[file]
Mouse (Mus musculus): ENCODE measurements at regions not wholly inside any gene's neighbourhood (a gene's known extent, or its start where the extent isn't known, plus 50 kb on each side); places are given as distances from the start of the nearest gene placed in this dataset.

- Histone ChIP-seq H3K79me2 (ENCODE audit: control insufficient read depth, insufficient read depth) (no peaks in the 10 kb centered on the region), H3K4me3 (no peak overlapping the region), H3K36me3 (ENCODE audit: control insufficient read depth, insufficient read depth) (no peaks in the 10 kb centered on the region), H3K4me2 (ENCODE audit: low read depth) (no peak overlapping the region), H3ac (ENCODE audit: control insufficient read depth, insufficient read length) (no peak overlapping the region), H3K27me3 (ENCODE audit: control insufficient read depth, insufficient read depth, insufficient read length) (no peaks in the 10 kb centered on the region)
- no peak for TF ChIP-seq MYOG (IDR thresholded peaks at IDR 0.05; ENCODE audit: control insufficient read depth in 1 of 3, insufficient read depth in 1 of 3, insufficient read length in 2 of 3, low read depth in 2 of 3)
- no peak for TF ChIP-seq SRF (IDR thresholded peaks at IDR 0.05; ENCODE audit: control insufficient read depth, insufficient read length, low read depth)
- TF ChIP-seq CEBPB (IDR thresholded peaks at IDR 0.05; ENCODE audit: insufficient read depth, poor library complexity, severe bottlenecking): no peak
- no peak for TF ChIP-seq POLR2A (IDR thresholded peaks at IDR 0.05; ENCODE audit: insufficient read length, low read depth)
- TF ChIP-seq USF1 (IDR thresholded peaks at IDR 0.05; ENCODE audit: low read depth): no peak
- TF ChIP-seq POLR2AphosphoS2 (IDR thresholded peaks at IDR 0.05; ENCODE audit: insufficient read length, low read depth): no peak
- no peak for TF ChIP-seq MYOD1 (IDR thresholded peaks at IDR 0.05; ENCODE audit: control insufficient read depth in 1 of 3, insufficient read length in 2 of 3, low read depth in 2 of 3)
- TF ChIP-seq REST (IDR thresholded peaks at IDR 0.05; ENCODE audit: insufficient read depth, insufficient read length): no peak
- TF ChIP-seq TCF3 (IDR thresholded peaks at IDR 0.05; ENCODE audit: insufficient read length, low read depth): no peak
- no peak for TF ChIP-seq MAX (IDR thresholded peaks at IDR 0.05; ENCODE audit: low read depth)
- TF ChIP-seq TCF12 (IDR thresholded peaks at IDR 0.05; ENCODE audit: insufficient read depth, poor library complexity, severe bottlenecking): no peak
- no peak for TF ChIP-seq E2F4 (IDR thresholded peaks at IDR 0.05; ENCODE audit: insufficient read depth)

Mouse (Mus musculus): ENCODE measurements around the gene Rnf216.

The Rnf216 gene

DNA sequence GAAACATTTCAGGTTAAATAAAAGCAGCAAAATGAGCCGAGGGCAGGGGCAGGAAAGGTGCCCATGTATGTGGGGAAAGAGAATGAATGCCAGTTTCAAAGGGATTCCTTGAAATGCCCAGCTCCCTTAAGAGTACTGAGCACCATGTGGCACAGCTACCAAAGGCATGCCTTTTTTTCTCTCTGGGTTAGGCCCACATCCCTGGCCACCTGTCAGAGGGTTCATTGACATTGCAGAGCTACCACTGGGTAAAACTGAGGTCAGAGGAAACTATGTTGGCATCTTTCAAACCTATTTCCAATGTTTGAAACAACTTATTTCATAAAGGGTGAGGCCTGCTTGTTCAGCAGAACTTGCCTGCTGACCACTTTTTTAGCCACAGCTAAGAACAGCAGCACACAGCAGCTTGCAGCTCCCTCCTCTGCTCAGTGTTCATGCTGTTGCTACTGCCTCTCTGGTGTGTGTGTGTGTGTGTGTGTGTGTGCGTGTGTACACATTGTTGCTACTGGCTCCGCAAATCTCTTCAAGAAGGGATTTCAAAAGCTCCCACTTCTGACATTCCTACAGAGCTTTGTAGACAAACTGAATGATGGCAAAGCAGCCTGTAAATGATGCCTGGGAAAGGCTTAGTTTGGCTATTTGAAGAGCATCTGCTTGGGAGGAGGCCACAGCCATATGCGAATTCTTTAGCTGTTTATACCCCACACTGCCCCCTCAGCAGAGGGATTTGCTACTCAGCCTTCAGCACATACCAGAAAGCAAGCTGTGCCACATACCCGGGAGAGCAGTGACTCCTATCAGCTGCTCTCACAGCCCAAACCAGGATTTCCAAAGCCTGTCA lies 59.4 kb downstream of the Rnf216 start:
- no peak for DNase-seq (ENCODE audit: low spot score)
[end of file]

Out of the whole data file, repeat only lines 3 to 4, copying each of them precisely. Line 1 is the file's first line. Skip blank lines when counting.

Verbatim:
- no peak for TF ChIP-seq MYOG (IDR thresholded peaks at IDR 0.05; ENCODE audit: control insufficient read depth in 1 of 3, insufficient read depth in 1 of 3, insufficient read length in 2 of 3, low read depth in 2 of 3)
- no peak for TF ChIP-seq SRF (IDR thresholded peaks at IDR 0.05; ENCODE audit: control insufficient read depth, insufficient read length, low read depth)